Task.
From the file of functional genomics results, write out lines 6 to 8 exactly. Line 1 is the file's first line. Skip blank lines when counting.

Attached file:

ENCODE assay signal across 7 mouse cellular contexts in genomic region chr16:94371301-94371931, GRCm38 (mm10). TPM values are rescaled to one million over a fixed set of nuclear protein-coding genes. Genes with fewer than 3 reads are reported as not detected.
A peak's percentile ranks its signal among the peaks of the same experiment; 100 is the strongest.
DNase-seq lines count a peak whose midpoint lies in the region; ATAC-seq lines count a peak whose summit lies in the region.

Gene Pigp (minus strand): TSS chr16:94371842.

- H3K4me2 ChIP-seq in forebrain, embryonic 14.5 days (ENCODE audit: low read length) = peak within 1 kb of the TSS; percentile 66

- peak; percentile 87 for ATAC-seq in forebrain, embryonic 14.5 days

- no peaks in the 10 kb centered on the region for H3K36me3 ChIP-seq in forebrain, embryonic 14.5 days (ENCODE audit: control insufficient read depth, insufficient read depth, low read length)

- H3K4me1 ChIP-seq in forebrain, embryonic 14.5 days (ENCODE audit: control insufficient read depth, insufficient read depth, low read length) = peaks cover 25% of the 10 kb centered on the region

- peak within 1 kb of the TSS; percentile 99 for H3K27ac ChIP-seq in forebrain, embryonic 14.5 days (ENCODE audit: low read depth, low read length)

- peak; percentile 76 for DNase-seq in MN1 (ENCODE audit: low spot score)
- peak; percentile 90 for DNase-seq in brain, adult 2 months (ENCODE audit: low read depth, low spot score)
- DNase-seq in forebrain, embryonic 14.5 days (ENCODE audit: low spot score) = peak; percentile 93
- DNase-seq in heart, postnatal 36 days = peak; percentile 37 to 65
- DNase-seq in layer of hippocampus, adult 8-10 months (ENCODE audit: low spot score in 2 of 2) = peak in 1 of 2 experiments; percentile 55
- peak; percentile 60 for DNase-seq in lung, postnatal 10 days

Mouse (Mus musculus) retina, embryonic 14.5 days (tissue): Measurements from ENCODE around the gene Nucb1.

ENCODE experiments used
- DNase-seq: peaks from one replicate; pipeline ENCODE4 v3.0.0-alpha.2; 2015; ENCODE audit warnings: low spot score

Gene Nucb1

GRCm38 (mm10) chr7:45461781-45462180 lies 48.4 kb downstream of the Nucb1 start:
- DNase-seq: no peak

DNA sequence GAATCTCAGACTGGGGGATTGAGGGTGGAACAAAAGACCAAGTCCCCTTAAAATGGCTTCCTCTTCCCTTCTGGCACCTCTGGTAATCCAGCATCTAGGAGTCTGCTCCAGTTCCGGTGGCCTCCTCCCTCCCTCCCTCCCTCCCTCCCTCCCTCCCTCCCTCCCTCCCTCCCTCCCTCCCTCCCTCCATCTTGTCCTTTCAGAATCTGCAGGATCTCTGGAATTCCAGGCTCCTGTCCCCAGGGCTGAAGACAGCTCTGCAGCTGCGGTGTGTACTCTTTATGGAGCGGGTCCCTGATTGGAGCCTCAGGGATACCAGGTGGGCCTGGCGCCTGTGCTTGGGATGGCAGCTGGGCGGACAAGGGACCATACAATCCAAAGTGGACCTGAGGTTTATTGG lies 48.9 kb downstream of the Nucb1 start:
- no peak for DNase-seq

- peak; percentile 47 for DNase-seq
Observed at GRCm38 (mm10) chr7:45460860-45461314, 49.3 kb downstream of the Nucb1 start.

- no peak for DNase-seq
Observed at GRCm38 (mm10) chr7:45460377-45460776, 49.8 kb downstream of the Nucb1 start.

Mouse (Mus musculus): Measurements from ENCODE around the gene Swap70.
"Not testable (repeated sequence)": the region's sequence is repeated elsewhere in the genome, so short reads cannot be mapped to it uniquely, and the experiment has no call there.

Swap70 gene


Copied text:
- peak; percentile 87 for ATAC-seq in forebrain, embryonic 14.5 days

- no peaks in the 10 kb centered on the region for H3K36me3 ChIP-seq in forebrain, embryonic 14.5 days (ENCODE audit: control insufficient read depth, insufficient read depth, low read length)

- H3K4me1 ChIP-seq in forebrain, embryonic 14.5 days (ENCODE audit: control insufficient read depth, insufficient read depth, low read length) = peaks cover 25% of the 10 kb centered on the region